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Longtime Detroit Symphony Orchestra leader Anne Parsons dies at 64

Former DSO President and CEO Anne Parsons.
Detroit Symphony Orchestra
Former DSO President and CEO Anne Parsons.

The former longtime leader of the Detroit Symphony Orchestra has passed away.

Anne Parsons was 64. She stepped down as the DSO’s president and CEO at the end of last year, as she underwent treatment for lung cancer.

Parsons came to Detroit and the DSO in 2004. She led the orchestra through the Great Recession, a contentious musicians’ strike that ended in 2011, and the COVID-19 pandemic.

Parsons is credited with making the DSO one of the first symphonies in the world to stream its concerts online. In a 2021interview with Musical America, she said that helped enormously when the pandemic hit.

“We’ve definitely leaned into our digital and virtual space that we have lived in all these years and leveraged it,” Parsons said. “And it has worked really well for us.”

Parsons also said that lessons learned from the strike helped the DSO weather the pandemic and remain strong. “Our culture of participation, shared participation, around deepening relationships has been something that we’ve built since 2012, where when we had probably our hardest time culturally as an organization with the strike,” she said. “We have a commitment to make sure that relationships were a priority, that people came first with an empathy and connection, and that transparency would be at the top of everyone's values list.”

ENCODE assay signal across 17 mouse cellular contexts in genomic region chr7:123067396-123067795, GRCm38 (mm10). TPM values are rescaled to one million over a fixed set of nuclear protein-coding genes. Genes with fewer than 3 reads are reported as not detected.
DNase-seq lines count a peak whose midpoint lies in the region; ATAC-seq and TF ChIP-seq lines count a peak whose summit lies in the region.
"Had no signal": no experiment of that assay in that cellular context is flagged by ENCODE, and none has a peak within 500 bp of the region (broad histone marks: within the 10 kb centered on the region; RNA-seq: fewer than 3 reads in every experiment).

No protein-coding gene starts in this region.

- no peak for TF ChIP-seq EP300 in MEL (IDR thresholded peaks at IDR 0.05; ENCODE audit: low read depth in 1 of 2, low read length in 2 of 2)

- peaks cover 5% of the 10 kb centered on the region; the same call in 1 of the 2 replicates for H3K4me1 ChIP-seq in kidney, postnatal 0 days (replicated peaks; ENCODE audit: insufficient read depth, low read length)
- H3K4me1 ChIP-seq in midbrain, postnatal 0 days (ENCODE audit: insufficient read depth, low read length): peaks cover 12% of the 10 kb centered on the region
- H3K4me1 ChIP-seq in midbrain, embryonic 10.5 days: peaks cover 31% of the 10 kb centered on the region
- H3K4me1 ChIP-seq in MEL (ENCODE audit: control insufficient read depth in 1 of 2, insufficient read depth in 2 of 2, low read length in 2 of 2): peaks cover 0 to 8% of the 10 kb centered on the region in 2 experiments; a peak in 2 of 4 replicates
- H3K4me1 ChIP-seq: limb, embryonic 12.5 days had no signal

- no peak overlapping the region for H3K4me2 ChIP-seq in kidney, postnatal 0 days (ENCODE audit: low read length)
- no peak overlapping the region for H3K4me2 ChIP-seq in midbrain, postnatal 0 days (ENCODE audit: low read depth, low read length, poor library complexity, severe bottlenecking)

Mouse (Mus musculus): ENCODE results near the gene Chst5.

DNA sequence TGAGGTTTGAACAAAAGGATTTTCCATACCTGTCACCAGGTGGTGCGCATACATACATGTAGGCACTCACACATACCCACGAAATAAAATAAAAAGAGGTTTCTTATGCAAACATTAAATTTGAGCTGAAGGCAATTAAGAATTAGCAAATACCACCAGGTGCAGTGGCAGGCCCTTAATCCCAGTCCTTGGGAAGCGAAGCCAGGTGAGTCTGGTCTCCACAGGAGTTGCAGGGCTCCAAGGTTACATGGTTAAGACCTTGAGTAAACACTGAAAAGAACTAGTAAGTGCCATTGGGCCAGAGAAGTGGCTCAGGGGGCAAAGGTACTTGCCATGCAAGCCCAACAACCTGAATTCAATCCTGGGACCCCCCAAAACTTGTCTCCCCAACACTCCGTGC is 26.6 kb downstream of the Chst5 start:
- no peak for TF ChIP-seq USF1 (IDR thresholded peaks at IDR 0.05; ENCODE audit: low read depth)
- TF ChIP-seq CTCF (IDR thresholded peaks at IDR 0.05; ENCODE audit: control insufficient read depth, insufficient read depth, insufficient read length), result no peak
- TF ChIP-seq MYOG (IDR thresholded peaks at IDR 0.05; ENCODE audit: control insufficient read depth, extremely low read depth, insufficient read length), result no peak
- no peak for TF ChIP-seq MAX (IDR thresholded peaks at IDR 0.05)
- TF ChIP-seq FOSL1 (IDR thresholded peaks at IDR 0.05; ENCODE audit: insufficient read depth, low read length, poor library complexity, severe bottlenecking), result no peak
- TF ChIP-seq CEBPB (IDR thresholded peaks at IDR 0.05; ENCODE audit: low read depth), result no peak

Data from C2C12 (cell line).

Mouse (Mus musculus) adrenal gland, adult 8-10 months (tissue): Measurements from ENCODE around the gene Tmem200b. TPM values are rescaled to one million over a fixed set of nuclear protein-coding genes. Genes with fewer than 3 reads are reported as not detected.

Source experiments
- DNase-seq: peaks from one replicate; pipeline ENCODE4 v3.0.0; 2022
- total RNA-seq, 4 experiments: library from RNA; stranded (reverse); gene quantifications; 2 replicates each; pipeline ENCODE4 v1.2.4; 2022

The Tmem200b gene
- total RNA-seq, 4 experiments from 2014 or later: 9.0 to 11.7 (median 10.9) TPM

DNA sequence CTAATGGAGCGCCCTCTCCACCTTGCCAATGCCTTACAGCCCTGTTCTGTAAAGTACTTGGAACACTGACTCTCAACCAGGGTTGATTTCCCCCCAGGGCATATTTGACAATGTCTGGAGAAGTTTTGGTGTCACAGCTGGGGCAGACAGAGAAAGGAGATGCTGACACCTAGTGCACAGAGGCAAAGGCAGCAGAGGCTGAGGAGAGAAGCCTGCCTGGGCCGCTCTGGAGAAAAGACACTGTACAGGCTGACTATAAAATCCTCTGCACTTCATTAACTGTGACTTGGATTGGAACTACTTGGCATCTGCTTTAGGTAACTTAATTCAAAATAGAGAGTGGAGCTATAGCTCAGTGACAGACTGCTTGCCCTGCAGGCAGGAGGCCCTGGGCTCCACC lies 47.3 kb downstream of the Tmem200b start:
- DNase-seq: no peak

Parsons also stabilized the DSO financially, posting operating surpluses from 2013-2021. And her “vision of transforming the DSO into the “most accessible orchestra on the planet” led to an increased focus on serving audiences through innovative new programs,” the DSO said in a release about Parsons’ death.

Besides being an early adopter of concert streaming, Parsons is also credited with diversifying the DSO’s musical programming beyond the traditional classical sphere, and strengthening community relationships with programs that included neighborhood performances, and providing musical education and an instrument to any interested Detroit student. She also led the DSO back to the international stage with performances abroad.

“Since arriving at the DSO in the summer of 2004, Anne led with grace, courage, and conviction, never wavering from her strong belief that the DSO is the best in the world and that Detroit is a vibrant and resilient city that deserves an orchestra to match,” wrote current DSO President Erik Rönmark and Board Chair Mark Davidoff said in a statement announcing Parsons’ death. “Anne’s accomplishments as President and CEO are immeasurable and will resonate deeply within the organization, across our local communities, and in the orchestra industry for decades to come.”

“I am honored to have been appointed music director during Anne’s tenure as CEO and to have been able to become close with her, Donald, and Cara,” added DSO Music Director Jader Bignamini. “I will never forget Anne’s smile, strength, professionalism, deep humility, and innate sensitivity. Her love for the orchestra and Detroit is our guide as we lead the Detroit Symphony Orchestra.”

Parsons is survived by her husband, Donald Dietz, and their daughter Cara.

Sarah Cwiek joined Michigan Public in October 2009. As our Detroit reporter, she is helping us expand our coverage of the economy, politics, and culture in and around the city of Detroit.
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